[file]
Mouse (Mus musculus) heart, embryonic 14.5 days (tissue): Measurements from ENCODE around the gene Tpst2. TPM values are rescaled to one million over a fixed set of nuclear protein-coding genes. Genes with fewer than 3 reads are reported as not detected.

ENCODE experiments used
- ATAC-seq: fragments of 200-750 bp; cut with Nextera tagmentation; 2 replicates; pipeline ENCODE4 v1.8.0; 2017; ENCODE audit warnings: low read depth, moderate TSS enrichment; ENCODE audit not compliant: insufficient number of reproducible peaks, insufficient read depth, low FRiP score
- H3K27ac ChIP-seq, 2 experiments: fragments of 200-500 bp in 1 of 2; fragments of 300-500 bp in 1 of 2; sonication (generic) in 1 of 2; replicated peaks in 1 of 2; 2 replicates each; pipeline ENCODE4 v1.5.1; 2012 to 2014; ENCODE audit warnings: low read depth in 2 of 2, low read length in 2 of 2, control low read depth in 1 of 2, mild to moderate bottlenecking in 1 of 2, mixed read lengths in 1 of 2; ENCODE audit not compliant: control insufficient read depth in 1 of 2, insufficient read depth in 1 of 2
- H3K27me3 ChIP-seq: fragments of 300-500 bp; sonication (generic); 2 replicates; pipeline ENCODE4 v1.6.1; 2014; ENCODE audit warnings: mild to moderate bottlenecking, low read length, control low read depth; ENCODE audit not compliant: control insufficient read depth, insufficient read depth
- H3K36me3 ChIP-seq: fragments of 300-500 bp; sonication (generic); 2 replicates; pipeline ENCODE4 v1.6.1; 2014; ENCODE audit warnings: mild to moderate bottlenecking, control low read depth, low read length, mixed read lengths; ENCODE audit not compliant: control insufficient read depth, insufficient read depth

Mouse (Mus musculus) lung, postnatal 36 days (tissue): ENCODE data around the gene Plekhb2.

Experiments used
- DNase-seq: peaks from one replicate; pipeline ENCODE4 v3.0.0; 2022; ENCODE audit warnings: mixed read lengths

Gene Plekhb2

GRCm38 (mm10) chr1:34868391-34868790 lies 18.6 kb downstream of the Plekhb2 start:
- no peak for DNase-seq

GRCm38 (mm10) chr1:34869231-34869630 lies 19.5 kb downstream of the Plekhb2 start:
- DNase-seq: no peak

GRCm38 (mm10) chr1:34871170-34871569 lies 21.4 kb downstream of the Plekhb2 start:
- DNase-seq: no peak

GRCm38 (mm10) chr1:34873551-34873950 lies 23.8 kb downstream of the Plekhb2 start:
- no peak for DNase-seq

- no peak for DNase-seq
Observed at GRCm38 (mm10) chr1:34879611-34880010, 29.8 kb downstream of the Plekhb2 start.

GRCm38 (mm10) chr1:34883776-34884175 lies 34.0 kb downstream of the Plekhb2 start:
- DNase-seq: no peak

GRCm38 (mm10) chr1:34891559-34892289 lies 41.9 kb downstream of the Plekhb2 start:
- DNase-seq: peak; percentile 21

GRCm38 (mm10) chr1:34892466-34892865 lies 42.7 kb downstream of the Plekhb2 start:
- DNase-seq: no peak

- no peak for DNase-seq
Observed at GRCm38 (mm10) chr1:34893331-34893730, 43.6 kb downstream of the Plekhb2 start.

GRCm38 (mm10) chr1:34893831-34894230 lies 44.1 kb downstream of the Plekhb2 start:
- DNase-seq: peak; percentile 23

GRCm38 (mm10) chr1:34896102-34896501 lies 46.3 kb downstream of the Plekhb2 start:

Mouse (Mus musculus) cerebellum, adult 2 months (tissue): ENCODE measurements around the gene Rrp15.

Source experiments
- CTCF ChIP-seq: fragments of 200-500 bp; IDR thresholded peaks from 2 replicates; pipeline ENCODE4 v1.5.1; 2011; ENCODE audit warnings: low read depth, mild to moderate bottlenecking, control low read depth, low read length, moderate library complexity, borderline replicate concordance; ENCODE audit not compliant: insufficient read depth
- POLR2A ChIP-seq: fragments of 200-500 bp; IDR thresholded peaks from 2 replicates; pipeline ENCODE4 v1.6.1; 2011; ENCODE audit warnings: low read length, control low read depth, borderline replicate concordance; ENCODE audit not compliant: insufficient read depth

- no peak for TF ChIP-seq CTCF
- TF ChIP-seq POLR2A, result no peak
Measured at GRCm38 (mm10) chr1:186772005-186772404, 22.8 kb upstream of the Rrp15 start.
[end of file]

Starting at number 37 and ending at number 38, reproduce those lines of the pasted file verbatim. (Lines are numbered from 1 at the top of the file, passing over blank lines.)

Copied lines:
- TF ChIP-seq POLR2A, result no peak
Measured at GRCm38 (mm10) chr1:186772005-186772404, 22.8 kb upstream of the Rrp15 start.